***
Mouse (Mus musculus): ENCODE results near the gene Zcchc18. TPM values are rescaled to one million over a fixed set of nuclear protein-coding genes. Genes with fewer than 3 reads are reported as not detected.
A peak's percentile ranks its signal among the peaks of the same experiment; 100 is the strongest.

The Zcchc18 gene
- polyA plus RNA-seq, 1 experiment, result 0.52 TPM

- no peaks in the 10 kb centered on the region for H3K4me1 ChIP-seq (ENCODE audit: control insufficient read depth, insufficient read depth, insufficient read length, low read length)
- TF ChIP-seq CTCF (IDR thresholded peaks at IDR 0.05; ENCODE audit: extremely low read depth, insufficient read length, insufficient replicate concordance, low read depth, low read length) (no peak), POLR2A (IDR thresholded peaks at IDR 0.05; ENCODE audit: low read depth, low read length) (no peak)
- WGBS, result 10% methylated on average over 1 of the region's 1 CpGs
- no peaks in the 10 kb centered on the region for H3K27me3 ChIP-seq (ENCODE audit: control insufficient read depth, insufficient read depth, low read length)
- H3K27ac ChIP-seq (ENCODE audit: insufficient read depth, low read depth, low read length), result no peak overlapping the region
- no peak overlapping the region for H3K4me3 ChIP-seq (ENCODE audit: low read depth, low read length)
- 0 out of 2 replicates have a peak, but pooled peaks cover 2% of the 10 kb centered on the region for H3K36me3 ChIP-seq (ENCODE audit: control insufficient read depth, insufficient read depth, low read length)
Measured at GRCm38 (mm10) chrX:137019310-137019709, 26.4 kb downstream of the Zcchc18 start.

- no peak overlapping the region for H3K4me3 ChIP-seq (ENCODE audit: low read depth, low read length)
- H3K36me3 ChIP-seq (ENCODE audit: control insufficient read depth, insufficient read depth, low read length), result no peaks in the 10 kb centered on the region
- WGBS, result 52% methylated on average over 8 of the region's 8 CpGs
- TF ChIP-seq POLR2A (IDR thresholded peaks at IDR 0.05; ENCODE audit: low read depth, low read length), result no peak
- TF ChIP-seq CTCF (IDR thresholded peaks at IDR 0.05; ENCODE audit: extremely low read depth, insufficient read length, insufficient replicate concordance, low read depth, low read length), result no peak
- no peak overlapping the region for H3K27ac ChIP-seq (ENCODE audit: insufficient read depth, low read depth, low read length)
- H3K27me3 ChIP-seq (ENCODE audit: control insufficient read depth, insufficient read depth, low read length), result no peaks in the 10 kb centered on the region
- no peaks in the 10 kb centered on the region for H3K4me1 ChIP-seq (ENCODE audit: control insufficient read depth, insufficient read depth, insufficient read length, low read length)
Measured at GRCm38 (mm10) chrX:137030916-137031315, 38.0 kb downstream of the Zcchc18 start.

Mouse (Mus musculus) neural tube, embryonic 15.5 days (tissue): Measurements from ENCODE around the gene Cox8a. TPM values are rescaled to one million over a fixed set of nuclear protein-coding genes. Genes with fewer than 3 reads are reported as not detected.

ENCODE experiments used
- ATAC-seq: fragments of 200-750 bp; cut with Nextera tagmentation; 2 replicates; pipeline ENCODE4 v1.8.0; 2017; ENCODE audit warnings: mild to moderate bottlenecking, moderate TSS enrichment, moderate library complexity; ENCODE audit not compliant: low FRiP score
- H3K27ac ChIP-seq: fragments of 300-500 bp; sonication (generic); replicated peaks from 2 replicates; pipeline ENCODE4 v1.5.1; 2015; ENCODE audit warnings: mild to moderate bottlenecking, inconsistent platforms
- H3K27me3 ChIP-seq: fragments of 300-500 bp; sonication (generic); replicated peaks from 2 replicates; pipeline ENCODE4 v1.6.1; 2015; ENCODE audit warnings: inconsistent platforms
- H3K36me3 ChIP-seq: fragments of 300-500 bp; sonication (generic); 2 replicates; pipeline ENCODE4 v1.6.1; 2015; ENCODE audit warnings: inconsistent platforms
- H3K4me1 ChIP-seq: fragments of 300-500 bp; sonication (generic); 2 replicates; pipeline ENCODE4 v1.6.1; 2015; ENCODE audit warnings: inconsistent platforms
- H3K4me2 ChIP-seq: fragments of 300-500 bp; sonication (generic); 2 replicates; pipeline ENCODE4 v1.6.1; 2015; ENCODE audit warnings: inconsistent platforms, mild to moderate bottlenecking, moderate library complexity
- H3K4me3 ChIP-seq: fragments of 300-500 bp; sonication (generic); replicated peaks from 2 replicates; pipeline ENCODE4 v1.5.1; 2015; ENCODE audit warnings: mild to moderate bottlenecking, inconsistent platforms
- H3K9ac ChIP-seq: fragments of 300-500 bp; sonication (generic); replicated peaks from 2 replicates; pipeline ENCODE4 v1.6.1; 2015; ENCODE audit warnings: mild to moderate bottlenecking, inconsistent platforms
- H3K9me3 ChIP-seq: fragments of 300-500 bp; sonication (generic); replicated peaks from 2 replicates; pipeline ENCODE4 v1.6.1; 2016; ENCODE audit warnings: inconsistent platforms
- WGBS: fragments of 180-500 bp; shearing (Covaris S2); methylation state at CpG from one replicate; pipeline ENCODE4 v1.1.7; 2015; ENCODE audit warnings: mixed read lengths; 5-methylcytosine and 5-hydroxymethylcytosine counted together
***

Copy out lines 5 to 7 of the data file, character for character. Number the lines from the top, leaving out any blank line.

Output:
- no peaks in the 10 kb centered on the region for H3K4me1 ChIP-seq (ENCODE audit: control insufficient read depth, insufficient read depth, insufficient read length, low read length)
- TF ChIP-seq CTCF (IDR thresholded peaks at IDR 0.05; ENCODE audit: extremely low read depth, insufficient read length, insufficient replicate concordance, low read depth, low read length) (no peak), POLR2A (IDR thresholded peaks at IDR 0.05; ENCODE audit: low read depth, low read length) (no peak)
- WGBS, result 10% methylated on average over 1 of the region's 1 CpGs